Wednesday, November 18, 2009

Conversation: Motives

99seats, who I sometimes disagree with but always appreciate listening to, has a post up about the quality of conversation in the theaterblogosphere, which mainly has to do with motives. Money quote:
When Theresa Rebeck writes about the lack of solid structure she sees in young playwrights, the conversation revolves around how it's really about why her plays aren't being well-received or something. When Roland Tec(o) accuses the O'Neill of being a rigged game, it's really about jealousy and sour grapes. When the O'Neill responds, it's really about covering their ass. When I write about the representation of black playwrights, it's really just a plea for more attention. Everyone's motives are questionable and we basically believe the absolute worst of each other. I'd say it's just out here in the blogosphere, but we all know how it is when we meet in the lobby, at the bar after the show, three blocks away from the theatre. (And that's even more gossip, isn't it?) The default is to not take anyone at face value. How do we build communities like that?
The conversation sparked by that piece was responded to by Isaac Butler here (basically, that the motives he's suspicious of are the motives of successful people, and usually he's not a suspicious guy) and by Spencer Ackerman here, who asks:

Would I have opened both barrels on a piece like that if a friend of mine hadn’t written it?

Well, in all honesty, probably, yeah. But that shouldn’t make me beat up on my friend. It should give me pause for when I go all-out on people who aren’t my friend. There should be one rigorous standard — no euphemism, no pulled punches, no intellectual sloppiness, but no unfairness either. Doesn’t mean I have to treat bad-faith arguments as good-faith ones, nor does it mean this blog can’t have fun. It certainly doesn’t mean this blog can’t have friends.

This is another reason I've not been happy about David Cote's "call to arms" for us to engage and enrage. When I look back at the blogosphere as I've been reading it, I haven't seen a reluctance for theater bloggers to spat over the things they feel like spatting over. I've seen all sorts of aspersions cast on the motives or standing of other bloggers--the insults I've seen thrown from Leonard Jacobs towards Isaac Butler or from just about anybody towards George Hunka haven't, in my opinion, served the conversation of theater much at all.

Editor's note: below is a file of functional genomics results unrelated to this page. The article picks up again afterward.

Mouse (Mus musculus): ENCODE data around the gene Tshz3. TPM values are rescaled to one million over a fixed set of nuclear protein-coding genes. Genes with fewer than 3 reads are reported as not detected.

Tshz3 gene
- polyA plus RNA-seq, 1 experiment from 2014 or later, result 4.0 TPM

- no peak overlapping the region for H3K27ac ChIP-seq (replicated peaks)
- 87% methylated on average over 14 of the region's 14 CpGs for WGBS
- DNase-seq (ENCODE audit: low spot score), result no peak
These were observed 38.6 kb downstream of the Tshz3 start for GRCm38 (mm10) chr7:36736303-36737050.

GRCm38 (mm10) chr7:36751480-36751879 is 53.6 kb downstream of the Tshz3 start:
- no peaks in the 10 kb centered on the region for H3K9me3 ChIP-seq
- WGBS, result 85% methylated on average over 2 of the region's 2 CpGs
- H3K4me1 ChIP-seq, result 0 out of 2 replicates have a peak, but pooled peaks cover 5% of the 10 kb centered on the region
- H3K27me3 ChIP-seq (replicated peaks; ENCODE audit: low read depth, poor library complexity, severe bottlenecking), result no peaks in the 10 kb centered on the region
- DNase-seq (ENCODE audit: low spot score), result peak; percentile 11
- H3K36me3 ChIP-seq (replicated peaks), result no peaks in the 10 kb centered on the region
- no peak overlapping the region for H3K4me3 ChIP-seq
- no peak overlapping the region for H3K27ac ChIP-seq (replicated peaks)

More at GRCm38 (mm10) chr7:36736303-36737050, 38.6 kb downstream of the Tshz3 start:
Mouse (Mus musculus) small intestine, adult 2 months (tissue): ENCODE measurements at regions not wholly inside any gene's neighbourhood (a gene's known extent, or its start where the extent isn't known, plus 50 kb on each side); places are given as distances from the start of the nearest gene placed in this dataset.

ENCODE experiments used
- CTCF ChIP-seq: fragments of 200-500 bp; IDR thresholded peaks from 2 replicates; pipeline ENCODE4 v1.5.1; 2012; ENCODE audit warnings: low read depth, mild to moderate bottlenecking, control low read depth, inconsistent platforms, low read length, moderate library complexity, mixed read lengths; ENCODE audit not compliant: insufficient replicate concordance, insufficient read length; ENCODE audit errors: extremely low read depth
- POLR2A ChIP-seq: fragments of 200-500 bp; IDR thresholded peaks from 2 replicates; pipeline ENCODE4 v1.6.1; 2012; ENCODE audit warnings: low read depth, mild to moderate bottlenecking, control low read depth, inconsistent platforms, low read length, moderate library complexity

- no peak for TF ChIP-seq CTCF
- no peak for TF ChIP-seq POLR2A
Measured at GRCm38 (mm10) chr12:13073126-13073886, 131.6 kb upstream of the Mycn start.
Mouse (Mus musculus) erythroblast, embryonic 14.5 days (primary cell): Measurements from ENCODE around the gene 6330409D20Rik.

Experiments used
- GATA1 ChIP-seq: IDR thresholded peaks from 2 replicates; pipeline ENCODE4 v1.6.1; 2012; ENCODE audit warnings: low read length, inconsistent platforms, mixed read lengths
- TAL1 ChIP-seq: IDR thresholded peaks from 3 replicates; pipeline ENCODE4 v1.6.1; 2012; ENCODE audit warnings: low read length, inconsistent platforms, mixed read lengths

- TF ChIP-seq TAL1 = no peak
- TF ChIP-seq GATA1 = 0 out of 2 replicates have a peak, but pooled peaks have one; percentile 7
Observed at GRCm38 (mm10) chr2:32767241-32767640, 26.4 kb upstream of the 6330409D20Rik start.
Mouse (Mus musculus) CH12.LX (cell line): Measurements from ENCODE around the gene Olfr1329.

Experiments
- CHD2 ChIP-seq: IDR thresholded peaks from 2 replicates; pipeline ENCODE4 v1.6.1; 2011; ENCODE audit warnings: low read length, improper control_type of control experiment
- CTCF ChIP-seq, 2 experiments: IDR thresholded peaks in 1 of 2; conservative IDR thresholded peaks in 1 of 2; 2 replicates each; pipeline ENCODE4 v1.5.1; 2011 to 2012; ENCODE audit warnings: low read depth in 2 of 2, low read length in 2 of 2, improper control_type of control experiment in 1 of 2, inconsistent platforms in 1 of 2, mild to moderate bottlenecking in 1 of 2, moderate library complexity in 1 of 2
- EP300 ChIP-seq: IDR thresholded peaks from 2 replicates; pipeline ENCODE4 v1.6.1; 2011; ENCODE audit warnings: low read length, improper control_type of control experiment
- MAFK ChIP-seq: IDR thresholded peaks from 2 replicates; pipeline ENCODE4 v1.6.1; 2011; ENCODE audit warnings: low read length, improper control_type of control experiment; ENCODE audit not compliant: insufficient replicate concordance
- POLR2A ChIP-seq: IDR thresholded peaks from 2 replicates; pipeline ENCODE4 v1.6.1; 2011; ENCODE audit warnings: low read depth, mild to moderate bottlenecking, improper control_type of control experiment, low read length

For me, it seems unproductive to question's people's motives when they make statements. For instance, in the example 99seats uses, Theresea Rebeck may be making her comments on the structure of plays because this is her personal belief, or because of her stature as a playwright. Does it matter? When it all boils down to it, even if she has the most corrupt reasoning in the world, if we can't dispute her points on their own weaknesses, then she is correct. If we can't find a cogent and persuasive counter-argument to her points about the structure of plays, then she is correct. If we can, then perhaps she is not. That's the "one rigorous standard" that Ackerman should be applying. That's something we can say to friends, right? "I love you, I respect you, but that last argument you just made has some faults in it."

This is one of the reasons the health-care debate has gone so awry. The Republicans are not debating the plan on its merits. They're simply railing about the "motives" behind the Obama administration. Why? Because it's so much easier! They don't have to make any substantive claims, or battle the Democrats in a forum where winning or losing is left up to the audience. They want to control the debate, so they aim for motives.

Now, I'm not saying we need to pretend that there are no motives. After all, sometimes motives can be part of the argument--if someone is interested in making profit and therefore their prescription for theater is profit-based, and you think that the prescription for theater shouldn't be profit based, then that's a legitimate debate about motives. It's very important to know what people's motives and biases are, as best as you can read them. That's why, for instance, I personally would prefer 99Seats not to be an anonymous blogger (although I can understand why he feels it to be necessary). It would help me understand where he's coming from.

But any argument can be reduced to its motives. If we didn't have motives, why would we speak? The argument itself, however, stands on its own. You can either engage it or ignore it. To fall back to character attacks rather than tackling the argument as put forward itself is not helpful. Liberals failed when they characterized Cheney as evil. When they stick to the rule of law, the systemic demonstration of how and where the law was violated, they can succeed.

In our own private domain, do we weigh other people's opinions based on our perspective on their motives? Sure. When I see a Ben Brantley review of a Richard Foreman piece, I can't help but think that he wants to feel "cool" and "with it" without really understanding the substance of the show at all, and when I see him cooing over a Broadway starlet I roll my eyes. But I still do read his reviews, because in context of his biases I do still often get something out of what he's saying. In fact, that's the power of Critic-o-meter, is that I can get a spread of different biases and imperfect reviews, get a senses to where they disagree and agree, and get a whole opinion.

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